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                • #9
                  Re: A balance of socialism and capitalism

                  Originally posted by radcentr View Post
                  Perhaps the discussion should center on what methods are best to reconstruct an economy after the gov't. spending-dominant model fails. Because the failure is most apparent due to "socialism", I'd expect the capitalists to argue for a dominant position in the solution.

                  That only points to one form of socialism as a failure. If gov't. patronage for a spoiled constituency is one form of failed socialism, while communism was another variation on failed socialism (dictatorship of the morons), we have still have successful forms in western europe. What did they do to make a mixed economy succeed, where ours is failing in the US? I strongly suspect they controlled the constituency angle much better than we did. We should also look at how they controlled poverty; if our war on poverty failed, they got much better results.

                  We'll get capitalist-dominant arguments, likely ignoring socialist controls to our peril. As if the old west were a successful model, or pretending capitalist utopias exist in Singapore or some other place (ignoring the fact they still provide health care to the working class). We'll get what I call the "Big Sexy" as part of the solution for our rotting Republic. That is, we'll be going for the brass ring, offering bribes to multi-national corporations to settle back in the US, regardless of their long term track record as reliable employers.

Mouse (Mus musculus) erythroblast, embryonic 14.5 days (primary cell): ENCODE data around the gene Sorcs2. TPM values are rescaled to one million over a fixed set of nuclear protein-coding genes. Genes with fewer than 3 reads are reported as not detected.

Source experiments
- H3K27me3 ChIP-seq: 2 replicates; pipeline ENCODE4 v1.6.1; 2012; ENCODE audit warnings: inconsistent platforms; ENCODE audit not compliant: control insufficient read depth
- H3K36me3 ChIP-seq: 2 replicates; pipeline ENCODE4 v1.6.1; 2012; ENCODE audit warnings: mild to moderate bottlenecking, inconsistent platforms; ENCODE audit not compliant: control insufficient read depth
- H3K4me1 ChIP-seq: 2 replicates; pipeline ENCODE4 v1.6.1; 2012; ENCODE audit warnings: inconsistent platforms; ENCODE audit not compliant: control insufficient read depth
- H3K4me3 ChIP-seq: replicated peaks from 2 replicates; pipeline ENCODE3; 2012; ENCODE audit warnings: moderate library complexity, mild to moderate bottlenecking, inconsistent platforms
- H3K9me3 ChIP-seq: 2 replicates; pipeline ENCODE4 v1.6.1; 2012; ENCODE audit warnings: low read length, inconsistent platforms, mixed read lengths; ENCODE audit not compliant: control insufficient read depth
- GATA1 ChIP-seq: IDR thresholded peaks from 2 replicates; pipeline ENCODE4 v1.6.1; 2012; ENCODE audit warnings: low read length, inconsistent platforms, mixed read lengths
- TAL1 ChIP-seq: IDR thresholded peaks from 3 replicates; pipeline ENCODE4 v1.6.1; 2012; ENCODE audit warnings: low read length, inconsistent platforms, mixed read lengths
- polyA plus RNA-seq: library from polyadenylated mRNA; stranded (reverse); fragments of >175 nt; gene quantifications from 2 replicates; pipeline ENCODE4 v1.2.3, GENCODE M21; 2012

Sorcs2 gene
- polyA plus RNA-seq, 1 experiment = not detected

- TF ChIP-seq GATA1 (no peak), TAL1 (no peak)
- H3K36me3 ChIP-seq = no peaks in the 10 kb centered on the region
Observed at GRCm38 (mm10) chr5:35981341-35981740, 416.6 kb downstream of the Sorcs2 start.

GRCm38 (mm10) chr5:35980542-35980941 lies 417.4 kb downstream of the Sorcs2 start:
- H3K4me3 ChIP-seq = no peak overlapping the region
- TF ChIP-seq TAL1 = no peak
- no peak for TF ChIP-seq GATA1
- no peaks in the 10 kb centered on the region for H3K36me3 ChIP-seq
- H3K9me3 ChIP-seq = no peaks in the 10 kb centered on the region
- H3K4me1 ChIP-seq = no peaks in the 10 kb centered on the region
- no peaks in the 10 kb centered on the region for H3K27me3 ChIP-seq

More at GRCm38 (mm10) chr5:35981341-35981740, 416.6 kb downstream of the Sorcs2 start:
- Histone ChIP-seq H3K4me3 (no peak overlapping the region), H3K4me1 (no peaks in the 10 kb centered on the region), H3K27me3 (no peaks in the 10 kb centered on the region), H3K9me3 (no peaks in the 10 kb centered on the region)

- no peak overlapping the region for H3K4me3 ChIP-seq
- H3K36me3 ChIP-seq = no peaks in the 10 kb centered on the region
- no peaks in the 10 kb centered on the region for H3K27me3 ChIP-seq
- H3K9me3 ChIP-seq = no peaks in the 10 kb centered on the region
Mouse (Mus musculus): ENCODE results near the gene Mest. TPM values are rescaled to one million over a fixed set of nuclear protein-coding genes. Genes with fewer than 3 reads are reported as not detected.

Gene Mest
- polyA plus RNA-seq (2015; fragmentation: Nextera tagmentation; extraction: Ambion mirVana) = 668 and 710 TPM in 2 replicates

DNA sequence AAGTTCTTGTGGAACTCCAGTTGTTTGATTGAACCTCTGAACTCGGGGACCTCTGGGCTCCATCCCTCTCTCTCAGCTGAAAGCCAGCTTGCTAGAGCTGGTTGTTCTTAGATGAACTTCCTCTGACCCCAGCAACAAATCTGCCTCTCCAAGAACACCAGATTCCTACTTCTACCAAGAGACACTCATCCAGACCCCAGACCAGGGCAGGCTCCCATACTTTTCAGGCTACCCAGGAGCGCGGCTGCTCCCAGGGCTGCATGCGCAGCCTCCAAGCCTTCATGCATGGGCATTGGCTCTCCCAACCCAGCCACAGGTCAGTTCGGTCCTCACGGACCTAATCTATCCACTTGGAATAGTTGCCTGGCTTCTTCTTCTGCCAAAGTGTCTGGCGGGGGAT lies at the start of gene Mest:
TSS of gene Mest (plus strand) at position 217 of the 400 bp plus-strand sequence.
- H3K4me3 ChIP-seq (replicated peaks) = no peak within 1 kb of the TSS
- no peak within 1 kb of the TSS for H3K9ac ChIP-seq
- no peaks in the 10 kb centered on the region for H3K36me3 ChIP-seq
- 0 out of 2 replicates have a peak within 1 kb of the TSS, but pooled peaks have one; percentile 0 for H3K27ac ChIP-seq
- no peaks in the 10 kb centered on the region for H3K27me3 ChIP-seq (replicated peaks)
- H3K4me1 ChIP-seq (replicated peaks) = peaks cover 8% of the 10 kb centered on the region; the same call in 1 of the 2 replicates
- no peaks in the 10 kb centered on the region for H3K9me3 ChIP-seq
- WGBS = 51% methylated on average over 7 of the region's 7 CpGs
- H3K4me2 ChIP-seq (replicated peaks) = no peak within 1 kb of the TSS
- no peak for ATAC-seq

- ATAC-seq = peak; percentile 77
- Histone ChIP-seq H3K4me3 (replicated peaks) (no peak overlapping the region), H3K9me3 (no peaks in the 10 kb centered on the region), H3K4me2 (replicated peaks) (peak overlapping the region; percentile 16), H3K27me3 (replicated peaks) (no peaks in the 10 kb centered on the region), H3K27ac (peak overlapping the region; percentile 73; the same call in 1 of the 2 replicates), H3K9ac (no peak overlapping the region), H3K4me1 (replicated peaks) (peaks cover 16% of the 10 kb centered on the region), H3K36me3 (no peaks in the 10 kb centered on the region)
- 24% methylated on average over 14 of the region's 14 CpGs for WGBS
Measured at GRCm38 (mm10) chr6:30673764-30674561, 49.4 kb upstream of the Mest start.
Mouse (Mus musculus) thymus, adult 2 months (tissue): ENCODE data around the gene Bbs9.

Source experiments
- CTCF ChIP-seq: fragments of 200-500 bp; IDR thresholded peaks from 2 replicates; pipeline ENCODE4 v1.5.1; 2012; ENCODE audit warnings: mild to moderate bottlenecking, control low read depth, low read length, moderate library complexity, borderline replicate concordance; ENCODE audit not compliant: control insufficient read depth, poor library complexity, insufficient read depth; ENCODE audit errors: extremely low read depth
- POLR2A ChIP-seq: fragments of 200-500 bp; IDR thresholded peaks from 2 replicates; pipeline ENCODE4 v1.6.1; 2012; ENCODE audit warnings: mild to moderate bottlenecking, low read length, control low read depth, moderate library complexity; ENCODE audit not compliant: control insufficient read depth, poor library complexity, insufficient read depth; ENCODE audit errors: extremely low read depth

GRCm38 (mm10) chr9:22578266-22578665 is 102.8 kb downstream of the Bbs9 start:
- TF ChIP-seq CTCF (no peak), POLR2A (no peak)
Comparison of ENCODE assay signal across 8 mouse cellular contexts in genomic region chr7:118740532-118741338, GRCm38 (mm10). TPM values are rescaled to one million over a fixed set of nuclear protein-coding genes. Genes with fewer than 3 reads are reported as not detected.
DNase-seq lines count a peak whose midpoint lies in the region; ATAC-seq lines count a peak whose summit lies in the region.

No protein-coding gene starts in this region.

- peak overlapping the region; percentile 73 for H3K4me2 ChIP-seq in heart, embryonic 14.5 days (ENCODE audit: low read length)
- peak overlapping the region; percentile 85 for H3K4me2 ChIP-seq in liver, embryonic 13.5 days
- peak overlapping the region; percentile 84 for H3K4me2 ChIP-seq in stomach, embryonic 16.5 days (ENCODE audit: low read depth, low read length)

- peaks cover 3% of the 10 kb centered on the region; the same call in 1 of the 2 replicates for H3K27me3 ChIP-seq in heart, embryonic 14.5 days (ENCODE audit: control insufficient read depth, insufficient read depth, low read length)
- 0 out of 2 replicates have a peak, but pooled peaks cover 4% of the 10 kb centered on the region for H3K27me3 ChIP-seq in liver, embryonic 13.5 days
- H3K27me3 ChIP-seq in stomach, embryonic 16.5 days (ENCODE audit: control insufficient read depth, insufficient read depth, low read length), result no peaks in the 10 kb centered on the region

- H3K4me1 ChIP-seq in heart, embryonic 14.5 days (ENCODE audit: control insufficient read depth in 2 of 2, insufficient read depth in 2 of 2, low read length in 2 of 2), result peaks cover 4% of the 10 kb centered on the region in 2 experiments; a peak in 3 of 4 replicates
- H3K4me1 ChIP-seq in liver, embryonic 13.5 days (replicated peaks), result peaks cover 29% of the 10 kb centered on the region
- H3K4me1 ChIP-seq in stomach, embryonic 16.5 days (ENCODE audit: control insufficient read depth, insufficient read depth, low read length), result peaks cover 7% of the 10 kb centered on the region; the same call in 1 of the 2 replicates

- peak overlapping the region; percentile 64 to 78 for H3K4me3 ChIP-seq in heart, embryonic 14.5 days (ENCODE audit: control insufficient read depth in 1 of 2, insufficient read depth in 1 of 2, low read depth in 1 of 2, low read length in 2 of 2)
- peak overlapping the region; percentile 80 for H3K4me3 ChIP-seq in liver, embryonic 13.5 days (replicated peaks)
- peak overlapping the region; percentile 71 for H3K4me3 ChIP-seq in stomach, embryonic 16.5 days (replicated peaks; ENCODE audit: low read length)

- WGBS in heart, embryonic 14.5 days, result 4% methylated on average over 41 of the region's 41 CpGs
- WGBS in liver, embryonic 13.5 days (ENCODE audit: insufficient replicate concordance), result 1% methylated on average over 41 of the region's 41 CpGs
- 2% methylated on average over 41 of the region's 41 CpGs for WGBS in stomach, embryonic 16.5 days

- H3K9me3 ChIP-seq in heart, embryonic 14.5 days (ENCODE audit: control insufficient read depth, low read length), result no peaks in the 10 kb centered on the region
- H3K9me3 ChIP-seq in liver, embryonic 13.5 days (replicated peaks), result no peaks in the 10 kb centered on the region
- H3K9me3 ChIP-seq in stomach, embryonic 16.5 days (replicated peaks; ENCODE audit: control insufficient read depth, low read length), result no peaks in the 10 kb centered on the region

We could go back to the basics (see my link on the Grameen bank, post #2) and build a solid foundation -capitalism rooted in small groups, with goods and assets controlled by managers who work very closely with the workers, if they are not essentially the same actors who execute both functions. Mom and Pop was not considered as an economic model to get us out of this current economic crisis, even though that is the essence of capitalism. So that model won't be considered even if all the drizzlies hit the fan and the whole economy has to be re-built from the ground up. The Big n' Sexy, MNC argument will dominate, despite those executives preferring countries that are not failed Republics with a spoiled electorate and hopelessly sycophantic leadership in both the gov't. and economic sectors.
                  Capitalism is doomed anyways. For consumerism, if even china joins in will cause such an economic model to implode as finite resources are exhausted. For capitalism as we know it to continue on, we must be able to leave the planet and mine for resources elsewhere.

                  Capitalism will be a luxury that was created in order that a few might be extremely wealthy, and not created as a viable economic model that feeds an entire nation. It is analogous to a cancer that destroys its host. This is fairly obvious if one can look at the big picture, and make logical inferences of where consumerism inevitably leads.